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Half of UK parents allow children to drink alcohol at home, research suggests

Half of parents with children under 14 allow them to drink alcohol at home, new research suggests

 

Medical advice appears to be ignored by 50% of mums and dads, who let their young ones enjoy a tipple, according to a survey.

The survey of 1,000 parents by Churchill Home Insurance also found that 34% of parents use alcohol as a bribe to encourage good behaviour in their children.

A further 11% of parents with children between five and seven allow them to drink at home, the figures show.

By law it is not illegal for children aged between five and 16 to drink alcohol at home. However, the Chief Medical Officer’s report states that children under 14 who drink have increased health risks, including suicide attempts, involvement in violence and alcohol-related injuries.

But almost a third of parents justify their actions, saying the decision allows them to monitor their child’s alcohol consumption.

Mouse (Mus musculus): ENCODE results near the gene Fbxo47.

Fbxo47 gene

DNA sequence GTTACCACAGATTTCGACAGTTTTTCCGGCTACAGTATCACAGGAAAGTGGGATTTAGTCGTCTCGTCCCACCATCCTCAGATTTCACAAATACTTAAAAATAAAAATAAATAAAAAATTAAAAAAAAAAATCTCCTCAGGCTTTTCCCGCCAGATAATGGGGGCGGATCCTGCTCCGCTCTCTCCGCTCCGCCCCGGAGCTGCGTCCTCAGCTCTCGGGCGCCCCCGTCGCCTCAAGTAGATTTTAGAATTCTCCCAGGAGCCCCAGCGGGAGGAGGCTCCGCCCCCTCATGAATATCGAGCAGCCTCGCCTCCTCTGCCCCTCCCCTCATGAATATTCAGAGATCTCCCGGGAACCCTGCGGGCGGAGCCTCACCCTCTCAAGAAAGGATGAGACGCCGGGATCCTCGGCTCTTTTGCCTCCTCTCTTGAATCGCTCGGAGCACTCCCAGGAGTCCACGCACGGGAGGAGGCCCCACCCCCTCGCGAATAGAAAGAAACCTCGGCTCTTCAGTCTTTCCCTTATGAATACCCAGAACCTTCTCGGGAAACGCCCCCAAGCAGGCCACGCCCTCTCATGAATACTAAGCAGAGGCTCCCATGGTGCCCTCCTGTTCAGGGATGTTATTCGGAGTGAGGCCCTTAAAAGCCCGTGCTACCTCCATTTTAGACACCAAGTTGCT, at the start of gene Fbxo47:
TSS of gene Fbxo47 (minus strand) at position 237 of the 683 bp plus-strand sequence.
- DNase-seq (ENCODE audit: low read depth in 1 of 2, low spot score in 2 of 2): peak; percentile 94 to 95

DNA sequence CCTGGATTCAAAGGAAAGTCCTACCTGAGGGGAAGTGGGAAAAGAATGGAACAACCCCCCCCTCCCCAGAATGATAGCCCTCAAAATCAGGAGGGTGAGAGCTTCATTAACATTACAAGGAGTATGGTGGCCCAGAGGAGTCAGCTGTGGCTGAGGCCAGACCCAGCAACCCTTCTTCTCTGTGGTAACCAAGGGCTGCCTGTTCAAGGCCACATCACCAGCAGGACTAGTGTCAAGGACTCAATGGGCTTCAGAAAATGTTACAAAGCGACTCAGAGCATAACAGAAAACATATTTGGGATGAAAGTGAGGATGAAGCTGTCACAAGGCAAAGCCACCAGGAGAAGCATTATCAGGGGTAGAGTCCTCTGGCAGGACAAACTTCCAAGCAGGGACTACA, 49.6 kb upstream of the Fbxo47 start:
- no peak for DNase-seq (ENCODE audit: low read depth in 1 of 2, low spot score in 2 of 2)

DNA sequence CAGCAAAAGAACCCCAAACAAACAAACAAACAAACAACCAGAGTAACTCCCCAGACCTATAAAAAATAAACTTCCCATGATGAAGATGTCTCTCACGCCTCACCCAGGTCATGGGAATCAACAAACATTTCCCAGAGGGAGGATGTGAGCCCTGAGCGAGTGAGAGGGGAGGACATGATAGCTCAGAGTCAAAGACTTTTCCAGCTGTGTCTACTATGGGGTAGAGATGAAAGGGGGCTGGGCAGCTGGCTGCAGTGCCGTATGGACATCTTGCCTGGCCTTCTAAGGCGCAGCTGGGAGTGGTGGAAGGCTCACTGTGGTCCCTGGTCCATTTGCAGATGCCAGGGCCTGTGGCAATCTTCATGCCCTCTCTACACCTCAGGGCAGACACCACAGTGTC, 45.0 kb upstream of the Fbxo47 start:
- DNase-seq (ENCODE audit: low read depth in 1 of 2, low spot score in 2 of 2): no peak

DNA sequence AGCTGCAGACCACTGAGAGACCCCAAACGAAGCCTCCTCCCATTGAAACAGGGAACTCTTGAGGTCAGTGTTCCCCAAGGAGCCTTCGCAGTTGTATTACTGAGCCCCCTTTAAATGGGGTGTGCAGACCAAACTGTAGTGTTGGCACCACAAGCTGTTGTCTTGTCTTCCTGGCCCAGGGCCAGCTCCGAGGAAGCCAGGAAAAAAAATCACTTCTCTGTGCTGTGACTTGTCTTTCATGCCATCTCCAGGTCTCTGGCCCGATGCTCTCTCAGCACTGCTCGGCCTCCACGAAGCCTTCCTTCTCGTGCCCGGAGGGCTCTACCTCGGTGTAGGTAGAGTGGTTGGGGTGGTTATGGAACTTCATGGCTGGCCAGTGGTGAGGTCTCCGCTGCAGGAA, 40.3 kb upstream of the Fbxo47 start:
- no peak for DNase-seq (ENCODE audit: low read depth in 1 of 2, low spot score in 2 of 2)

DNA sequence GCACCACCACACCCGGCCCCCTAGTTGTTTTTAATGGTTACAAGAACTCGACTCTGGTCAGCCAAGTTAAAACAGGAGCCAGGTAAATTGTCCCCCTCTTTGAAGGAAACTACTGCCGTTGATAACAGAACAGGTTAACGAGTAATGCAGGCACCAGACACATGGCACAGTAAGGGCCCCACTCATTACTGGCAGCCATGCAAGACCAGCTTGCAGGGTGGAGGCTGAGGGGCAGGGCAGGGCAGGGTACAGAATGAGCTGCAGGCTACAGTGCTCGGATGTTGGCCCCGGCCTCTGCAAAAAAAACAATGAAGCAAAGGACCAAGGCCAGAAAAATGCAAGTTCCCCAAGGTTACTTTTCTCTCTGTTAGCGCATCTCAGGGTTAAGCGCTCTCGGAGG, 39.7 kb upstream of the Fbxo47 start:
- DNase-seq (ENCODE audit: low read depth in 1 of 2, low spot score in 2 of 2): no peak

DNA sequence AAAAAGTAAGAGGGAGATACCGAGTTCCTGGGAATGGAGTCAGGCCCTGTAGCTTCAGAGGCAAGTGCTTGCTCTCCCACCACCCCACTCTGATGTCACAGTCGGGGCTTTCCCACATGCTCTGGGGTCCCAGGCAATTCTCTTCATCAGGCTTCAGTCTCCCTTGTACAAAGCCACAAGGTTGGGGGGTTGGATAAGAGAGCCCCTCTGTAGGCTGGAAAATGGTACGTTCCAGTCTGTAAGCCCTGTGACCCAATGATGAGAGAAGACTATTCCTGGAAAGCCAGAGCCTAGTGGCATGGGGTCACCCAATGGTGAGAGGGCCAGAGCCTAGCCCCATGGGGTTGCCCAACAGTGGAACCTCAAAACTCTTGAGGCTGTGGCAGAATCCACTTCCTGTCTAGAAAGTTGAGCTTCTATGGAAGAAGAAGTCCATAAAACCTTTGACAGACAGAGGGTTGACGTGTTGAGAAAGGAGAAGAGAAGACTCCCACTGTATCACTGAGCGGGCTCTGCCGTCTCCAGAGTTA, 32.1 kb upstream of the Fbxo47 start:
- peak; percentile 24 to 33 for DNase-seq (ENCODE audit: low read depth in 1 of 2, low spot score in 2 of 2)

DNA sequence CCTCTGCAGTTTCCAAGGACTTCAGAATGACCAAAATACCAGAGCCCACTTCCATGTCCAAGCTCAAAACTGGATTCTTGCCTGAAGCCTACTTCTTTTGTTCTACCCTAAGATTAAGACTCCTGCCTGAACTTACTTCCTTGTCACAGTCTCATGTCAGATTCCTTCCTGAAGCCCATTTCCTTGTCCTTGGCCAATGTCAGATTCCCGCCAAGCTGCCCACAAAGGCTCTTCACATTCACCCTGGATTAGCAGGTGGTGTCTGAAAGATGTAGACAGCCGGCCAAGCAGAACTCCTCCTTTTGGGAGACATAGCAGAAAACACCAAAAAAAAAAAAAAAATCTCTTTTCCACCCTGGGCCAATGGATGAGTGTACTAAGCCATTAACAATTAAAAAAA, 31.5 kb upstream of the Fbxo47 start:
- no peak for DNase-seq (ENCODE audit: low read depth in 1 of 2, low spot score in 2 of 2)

The research also suggested that one in five parents would allow minors who are not family members to have alcohol in their house.

Martin Scott, head of Churchill home insurance said: “The relationship between children and alcohol in Britain always seems more fraught than for our continental cousins.

Many parents want their children to have a responsible attitude to drinking and introduce alcohol in a safe, controlled environment.

The challenge any parent will recognise is how to prevent excessive drinking, especially amongst teenagers.”

Joanna Simons, chief executive at Alcohol Concern, believes the key lies in how young children are when they begin to drink.

“We know that many parents start from the best intentions when they introduce children to alcohol at home, but all the research indicates that the younger that children start drinking, the more likely they are to have problems with alcohol in later life.”

“Parents are really important role models for their children and the more that they can keep an eye on the number of units they’re drinking, and have a few days off drinking each week, the more that their children’s attitude to alcohol will be shaped in a safer way”.

“The Chief Medical Officer advises that an alcohol-free childhood is the safest option and that those under 15-years-old, ideally, should not drink at all.”

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